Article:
When it comes to space infrastructure, Australia already has everything needed to send tourists into space, says Industry, Science and Technology Minister Karen Andrews.
All that is needed is an airport with a runway suitable for large aircraft such an Airbus A-380 to accommodate the type of space tourism planned by Virgin Galactic.
That involves aircraft that takes off in tandem with the space vehicle, which then takes the paying tourists on a brief sub-orbital flight.
Minister Andrews said the government has actually started talking with the three major space tourism ventures.
"Effectively all we need in Australia is what we already have, which is for there to be a runway to take an A-380. That will now enable space flight to take off from Australia," she told Space Connect.
"We are ideally placed in the southern hemisphere."
Minister Andrews said this was not something likely to be happening by the end of this year and that most of the activity was in the northern hemisphere and US.
“But we are certainly looking to be part of that. The space flight would be able to view Uluru, the Great Barrier Reef, quite different things to what you would see if you were launching from Europe or the United States,” she said.
“There are some real opportunities there. We are closely looking at what the US is doing with its legislation because we are keen to have some consistency with global legislation.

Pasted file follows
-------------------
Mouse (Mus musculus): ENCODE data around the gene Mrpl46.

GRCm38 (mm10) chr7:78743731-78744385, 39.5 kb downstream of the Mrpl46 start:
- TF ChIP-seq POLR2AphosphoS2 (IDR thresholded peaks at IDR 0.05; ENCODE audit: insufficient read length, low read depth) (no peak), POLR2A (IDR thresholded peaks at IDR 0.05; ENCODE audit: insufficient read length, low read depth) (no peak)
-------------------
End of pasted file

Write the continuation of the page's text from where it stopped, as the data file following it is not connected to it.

“That is in the process of being developed and is a little way off as well but we need to start looking at opportunities.”
Minister Andrews said space tourism would tie in with conventional tourism, tapping into the Asian market to bring tourists to Australia, put them onto space flight but get them to stay for 10 days here and visit other parts of Australia.
Right now, space tourism is at the very beginning. So far just seven tourists have actually gone into space proper, one twice, all aboard Russian missions and all paying around US$150 million for the privilege.
Minister Andrews said prices would come down. Virgin Galactic has sold about 600 US$250,000 tickets for sub-orbital flights.
“It’s still a lot given that that gives you effectively three minutes of weightlessness,” she said.
“That gives Australia the opportunity to be part of this from its infancy. The development work will happen in the northern hemisphere. We certainly want to be part of that action.”
Following the Coalition’s election victory, Minister Andrews remains Industry, Science and Technology Minister until Prime Minister Scott Morrison announces his new ministerial lineup.
She would love to stay on, but acknowledges that’s up to the PM.
“I absolutely love this portfolio,” Minister Andrews said.
“I am an engineer. Industry, science, technology areas that I have worked on almost my entire career. I enjoy that. Space is an added bonus. I am new to the space area and have really enjoyed it and there are lots of opportunities.
“It is up to the Prime Minister as to who is in cabinet and what their roles will be. Scott Morrison has done a fantastic job and I would be delighted to serve in his ministry.”
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